With its phenomenal growth in recent years the history of Newcastle Village is a popular topic. Many new residents are eager to learn fascinating facts and long-time residents are interested in preserving the past of their community. Newcastle has seen times of growth before and it has been through tough times too. Newcastle’s history also includes the community of Bond Head along the shore of Lake Ontario. These two communities grew into the Newcastle we know today and it was here that some of the most important pioneers chose to settle.
In 1796 Richard Lovekin came from Ireland to settle in Clarke Township near where the Village of Newcastle would one day stand. He came to an unbroken pristine wilderness. Large trees obscured the sun at midday and wild animals were plentiful. The Lovekin Family still live on their original farm. They have been on this land for 215 years! This is the longest tenure of a property owned by one family in Canada outside of the Province of Quebec.
The settlement of Newcastle proper began in 1833 when Stephan Crandell opened a tavern in the forest. This was near the present King Ave and Mill Street intersection. In 1835 he was joined by Ezra Shelley who opened up a shop nearby. This little settlement became known as Crandell’s Corners and about the same time another community to the south, Port Bond Head, began to grow. In 1839 work began on a pier by the Bond Head Harbour Company. The directors envisioned a large community with a busy harbour, but it never overtook Crandell’s Corners. Crandell’s Corners, soon to be renamed Newcastle, was strategically located on the Danforth Road (present day Highway # 2). This was the main east west thoroughfare. Also, some settlers felt the lake marshes were conducive to fever and sickness and stayed away from the lake front. In 1851 the two communities, Bond Head and Newcastle amalgamated as the Village of Newcastle. Although Bond Head retained its original name, in common usage it was referred to as Port Newcastle or Newcastle Harbour.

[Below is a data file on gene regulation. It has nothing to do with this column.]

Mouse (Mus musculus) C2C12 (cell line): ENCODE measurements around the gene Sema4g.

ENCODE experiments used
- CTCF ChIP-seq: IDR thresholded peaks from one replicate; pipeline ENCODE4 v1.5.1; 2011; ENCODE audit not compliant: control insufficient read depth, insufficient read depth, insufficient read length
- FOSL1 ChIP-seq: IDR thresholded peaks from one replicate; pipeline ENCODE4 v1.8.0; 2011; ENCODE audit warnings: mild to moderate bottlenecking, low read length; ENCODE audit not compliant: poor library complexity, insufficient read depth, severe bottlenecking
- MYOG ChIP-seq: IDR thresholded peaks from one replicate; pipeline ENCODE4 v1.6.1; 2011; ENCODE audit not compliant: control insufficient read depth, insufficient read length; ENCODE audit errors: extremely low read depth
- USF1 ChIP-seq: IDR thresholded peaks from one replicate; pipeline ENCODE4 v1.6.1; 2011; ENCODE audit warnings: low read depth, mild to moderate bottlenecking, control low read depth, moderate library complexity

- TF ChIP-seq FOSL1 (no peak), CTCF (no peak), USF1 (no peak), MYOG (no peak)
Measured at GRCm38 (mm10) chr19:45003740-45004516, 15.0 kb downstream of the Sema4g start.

By 1845 Newcastle boasted over 300 people, 2 churches, 8 stores, 1 druggist, 2 tanneries, 2 taverns, 1 axe factory, 2 saddlers, 4 blacksmiths, 2 wagon makers, 4 tailors, and 2 shoemakers. The growth was spurred on by the arrival of the Grand Trunk Railway in 1856. Northrop and Lyman, a large patent medicine business, began here (Henry S. Northrop’s house can still be seen at 261 Mill St. S.). One of the largest woollen mills in Upper Canada was built here, but it was short-lived. As well, Daniel Massey set up his implement shop in town and it grew so much that by 1879 they had outgrown the village and moved to Toronto (The main building from the Massey complex is now apartments and is located near the Foodland grocery store). Northrop and Lyman also moved to Toronto and the Woollen mill burned. The population of the village had grown to over 1200, but as the larger industries left the population dipped to under 800 people. In 1896 two fires destroyed most of the downtown and Newcastle’s future as a sleepy village was ensured.